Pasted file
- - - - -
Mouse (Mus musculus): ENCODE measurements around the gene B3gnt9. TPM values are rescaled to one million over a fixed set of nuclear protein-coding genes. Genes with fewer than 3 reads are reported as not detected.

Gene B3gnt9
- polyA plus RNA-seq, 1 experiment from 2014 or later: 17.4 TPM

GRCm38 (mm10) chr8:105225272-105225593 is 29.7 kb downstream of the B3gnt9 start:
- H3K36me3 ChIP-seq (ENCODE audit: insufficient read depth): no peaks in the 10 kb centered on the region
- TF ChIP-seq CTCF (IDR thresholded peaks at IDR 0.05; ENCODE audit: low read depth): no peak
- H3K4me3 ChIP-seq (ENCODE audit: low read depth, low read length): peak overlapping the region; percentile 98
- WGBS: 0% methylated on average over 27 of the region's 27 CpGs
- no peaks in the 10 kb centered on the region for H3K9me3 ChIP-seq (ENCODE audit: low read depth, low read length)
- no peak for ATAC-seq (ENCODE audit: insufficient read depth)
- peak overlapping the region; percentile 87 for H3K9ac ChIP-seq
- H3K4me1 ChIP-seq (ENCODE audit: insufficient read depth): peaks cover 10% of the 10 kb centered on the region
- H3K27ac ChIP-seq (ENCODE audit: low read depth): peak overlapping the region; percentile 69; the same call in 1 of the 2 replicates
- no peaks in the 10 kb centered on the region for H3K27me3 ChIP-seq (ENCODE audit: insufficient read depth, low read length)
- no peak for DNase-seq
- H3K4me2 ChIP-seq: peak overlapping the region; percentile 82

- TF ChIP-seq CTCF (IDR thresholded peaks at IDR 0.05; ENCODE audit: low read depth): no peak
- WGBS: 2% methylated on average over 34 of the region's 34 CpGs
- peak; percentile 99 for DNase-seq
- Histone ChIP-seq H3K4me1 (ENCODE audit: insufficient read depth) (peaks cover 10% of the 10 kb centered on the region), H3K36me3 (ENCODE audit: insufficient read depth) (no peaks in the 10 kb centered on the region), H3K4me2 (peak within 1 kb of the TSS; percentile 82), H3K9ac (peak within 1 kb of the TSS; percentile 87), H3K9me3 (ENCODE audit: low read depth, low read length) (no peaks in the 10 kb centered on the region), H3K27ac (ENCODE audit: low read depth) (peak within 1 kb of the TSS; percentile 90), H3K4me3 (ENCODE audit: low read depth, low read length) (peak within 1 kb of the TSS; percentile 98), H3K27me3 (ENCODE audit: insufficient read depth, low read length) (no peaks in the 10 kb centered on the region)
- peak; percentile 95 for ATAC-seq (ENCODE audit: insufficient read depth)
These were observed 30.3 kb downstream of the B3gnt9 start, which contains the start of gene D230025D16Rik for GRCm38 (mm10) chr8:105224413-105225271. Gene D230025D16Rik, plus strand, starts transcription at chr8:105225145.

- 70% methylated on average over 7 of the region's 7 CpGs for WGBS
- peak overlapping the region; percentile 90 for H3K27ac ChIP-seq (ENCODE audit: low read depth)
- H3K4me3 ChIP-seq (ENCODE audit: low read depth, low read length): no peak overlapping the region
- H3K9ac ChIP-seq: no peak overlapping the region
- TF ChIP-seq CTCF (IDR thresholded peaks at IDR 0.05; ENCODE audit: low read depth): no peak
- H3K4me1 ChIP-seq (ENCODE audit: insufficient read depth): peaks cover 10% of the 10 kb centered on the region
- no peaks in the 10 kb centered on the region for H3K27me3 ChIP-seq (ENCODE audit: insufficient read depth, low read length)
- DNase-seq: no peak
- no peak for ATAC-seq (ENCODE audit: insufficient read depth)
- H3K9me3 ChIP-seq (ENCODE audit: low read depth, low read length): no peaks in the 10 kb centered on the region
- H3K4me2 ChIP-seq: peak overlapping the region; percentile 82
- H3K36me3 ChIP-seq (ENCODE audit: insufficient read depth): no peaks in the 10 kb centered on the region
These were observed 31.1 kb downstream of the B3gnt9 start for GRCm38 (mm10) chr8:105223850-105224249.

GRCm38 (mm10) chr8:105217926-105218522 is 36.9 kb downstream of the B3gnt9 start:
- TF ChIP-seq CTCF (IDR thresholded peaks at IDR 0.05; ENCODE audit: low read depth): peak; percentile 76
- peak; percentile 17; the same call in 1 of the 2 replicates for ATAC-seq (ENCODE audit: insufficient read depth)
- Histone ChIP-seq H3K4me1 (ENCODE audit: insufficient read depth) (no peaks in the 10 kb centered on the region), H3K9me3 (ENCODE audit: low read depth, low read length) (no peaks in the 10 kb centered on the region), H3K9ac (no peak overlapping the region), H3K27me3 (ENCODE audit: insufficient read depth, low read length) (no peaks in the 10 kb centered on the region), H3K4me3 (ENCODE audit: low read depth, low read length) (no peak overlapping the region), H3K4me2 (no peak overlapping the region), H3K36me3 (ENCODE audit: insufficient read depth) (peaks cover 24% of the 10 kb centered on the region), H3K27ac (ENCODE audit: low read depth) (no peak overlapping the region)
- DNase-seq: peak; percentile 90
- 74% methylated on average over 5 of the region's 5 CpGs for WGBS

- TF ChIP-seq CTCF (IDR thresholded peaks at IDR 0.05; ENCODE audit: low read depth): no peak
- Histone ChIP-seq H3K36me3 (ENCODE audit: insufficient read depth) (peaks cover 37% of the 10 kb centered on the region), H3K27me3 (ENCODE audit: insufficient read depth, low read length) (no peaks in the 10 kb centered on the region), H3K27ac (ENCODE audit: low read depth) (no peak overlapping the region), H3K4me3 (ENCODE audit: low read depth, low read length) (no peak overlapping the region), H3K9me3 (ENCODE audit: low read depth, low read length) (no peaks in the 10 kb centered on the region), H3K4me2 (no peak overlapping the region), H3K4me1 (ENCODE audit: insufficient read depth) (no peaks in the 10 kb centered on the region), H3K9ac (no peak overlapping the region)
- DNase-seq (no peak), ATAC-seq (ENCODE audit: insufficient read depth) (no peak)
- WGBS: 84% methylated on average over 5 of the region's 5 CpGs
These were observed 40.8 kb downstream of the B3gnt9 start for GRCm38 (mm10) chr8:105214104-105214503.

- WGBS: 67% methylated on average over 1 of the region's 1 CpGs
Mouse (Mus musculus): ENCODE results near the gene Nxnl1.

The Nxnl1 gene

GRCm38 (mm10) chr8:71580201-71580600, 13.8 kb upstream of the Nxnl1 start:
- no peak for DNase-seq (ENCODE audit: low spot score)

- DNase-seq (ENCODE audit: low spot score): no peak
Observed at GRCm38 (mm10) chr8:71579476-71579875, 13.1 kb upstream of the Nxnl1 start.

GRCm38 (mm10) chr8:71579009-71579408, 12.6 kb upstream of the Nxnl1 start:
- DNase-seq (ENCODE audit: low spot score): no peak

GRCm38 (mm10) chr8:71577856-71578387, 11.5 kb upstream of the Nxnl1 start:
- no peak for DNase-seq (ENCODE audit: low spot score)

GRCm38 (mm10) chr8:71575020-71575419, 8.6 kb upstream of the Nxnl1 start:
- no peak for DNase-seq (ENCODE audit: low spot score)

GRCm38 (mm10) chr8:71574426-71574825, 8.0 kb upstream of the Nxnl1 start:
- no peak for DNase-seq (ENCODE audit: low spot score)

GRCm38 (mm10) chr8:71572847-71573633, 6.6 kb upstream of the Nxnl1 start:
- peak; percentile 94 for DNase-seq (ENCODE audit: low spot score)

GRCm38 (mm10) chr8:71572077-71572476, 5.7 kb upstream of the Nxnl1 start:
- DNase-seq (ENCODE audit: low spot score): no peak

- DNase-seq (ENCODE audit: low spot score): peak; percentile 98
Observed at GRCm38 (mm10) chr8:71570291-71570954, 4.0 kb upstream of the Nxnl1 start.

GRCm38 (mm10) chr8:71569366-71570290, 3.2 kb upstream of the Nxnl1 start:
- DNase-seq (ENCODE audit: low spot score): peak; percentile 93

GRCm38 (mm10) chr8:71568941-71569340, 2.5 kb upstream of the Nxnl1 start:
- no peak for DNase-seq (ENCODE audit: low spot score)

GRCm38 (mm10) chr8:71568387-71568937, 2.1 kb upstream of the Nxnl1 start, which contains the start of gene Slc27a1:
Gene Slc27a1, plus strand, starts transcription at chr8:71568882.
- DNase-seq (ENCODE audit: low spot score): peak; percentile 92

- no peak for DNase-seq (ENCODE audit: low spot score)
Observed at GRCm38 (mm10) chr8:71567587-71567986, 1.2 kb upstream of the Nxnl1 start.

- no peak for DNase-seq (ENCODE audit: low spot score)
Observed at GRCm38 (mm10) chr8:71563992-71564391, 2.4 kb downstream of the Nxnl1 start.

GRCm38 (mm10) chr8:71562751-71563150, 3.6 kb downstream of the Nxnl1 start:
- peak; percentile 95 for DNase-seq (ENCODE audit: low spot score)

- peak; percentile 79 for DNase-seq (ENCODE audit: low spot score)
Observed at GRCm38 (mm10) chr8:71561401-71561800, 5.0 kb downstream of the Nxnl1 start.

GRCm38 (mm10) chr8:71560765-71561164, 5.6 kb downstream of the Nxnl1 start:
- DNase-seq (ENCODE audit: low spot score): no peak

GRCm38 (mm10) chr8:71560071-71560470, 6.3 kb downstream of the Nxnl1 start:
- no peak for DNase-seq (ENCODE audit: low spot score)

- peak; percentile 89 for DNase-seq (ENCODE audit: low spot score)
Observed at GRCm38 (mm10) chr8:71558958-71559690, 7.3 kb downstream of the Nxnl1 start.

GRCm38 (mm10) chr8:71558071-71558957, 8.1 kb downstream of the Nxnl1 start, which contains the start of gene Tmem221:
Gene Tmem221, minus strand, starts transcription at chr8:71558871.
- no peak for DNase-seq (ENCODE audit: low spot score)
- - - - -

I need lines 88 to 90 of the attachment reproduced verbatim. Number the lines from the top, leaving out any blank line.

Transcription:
Observed at GRCm38 (mm10) chr8:71558958-71559690, 7.3 kb downstream of the Nxnl1 start.

GRCm38 (mm10) chr8:71558071-71558957, 8.1 kb downstream of the Nxnl1 start, which contains the start of gene Tmem221:
Gene Tmem221, minus strand, starts transcription at chr8:71558871.